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HomeHeadlineDid the Turkish people vote for pain, really?

Did the Turkish people vote for pain, really?

Nicknamed Nancy, granddaughter emerges from her bedroom heading to our common, washroom. She calls my attention: “Babu” and asks: “What do you make it?” Normally, if she finds me already behind my desk, it is after 04:00AM, my wakeup time, when she has about one hour to waking up herself, ready for going to school. This time, however, it is just after 02:00AM, Tanzania time (GMT+3), May 29, 2023, a Monday.

Two things are disturbing my peace.  My country’s Tanzania club side, had lost the CAF Champions League 2022/2023 soccer final on the home ground, leaving one fan dead and scores of injuries in a stampede; which is not the purpose of this analysis. Second, of all things in our ‘modern’ world, the Turkey Supreme Election Council (YSK) confirmed that the people, in a historic and crucial presidential runoff poll, had just decided to have another go at the Recep Tayyip Erdogan’s repressive, one-man regime, thus moving farther and farther away from democratic rule in the broader world sense. According to Anadolu Agency, Erdogan received 52.07% of the vote against Kilicdaroglu’s 47.93% after 99 percent of the ballot boxes were counted.

I was tracking Turkish and world response to this somehow brain-nagging, nerve-wrecking and lobe-sided, so-praised by strongman Erdogan and his allies as “the will of the nation”.  Which sort of will this was? On which grounds or premise was it based?  Just by coincidence, in the history of Turkey, May 29, 1453 (570 years ago) was the fall of Constantinople (today’s Istanbul), which is not the subject of this analysis either.

In my search, I was more interested in news behind the curtain. Why should people choose pain? In particular, I wanted to find out what happened that the Turkish women, who constitute 49.7% of the registered voters according to YSK figures, could have given another five years in power to an incumbent president whose government was bent on jailing mothers along with their breast-feeding babies and accompanied by under-ten children.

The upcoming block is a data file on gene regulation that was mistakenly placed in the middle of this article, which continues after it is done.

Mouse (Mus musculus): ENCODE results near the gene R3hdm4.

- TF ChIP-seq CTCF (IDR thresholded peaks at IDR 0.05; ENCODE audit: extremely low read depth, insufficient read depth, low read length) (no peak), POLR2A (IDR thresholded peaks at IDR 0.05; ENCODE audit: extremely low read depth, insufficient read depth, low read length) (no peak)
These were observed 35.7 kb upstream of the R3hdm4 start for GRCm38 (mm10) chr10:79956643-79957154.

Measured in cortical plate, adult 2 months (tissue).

Did they give in? What made them feel comfortable with extending the rule of the regime that resorts to strip searches as one of the governance tools? How?  Were their votes ‘recycled’, rigged? Did they decide or were they led to decide not to turn out in bigger numbers for the runoff? What happened? Why? Was there a planned process for the desired end? Nearly 85% turnout marked the runoff, slightly lower than the 88% registered in the first round on May 14 and lower than in previous elections.

Call me biased, if it so pleases you. But what would your judgment be in the event of witnessing someone walking into the bathroom and choosing charcoal instead of soap for super body cleanliness? This could only take place in a typical case of ‘washing of the brain’. Isn’t it? In other words, quoting from some lines of the scriptures, how was the Turkey electorate so brain washed that less turned up for the most vital exercise and chose a snake for fish on the table?

During the May 14 first presidential and parliamentary polls, social media was abuzz with allegations of under-reported tallies, falsely registered results and claims against the Supreme Election Council (YSK) database votes being stuffed to AKP’s coalition party. In the prevailing circumstances, what else could anyone expect to happen? It had happened in earlier polls. This was just a continuation.

But the question is: “Was this all that there was for the Turkish people, symbolically at the risk of drowning in the Erdogan-AKP Sea (literally with water already neck-deep), to snub a life-jacket offer in the form of May 14, 2023 presidential and parliamentary elections and a presidential rerun a week later? What else did they need to survive the tragedy?

It is here that my mind clicked live the gist of the address of US Special former envoy to Yugoslavia, Richard Holbrooke, speaking at ‘Between Past and Future’, at the Central European University in Budapest. According to him, if there had been no media, there could have been no war. But even more important could be his observation that “what is reported (and) what isn’t, matters profoundly… (Slobodan) Milosevic’s decision to take the course he chose … made the bombing inevitable and unavoidable… In effect, he (had) pulled a trigger on himself. This process was profoundly, centrally affected on a day by day basis by the coverage in the press. I want to stress how central their role has been.”

The words Richard Holbrooke which were carried in the May/June issue of the Index in 1998 touch on the present troll factory or farm concept and practice, better explained in the EU language. This represents an organization that engages in online deception and propaganda. The practice is often disguised by an inconspicuous name, a PR firm or an internet research centre and the like.

As a rule, troll factories or farms focus their activities on the political or economic sphere. The goal of their operation may be to attack political opponents, unfairly attack a competitor or perform some other action specified by clients. Troll factories achieve their goals with fake news and hate speech, among other things.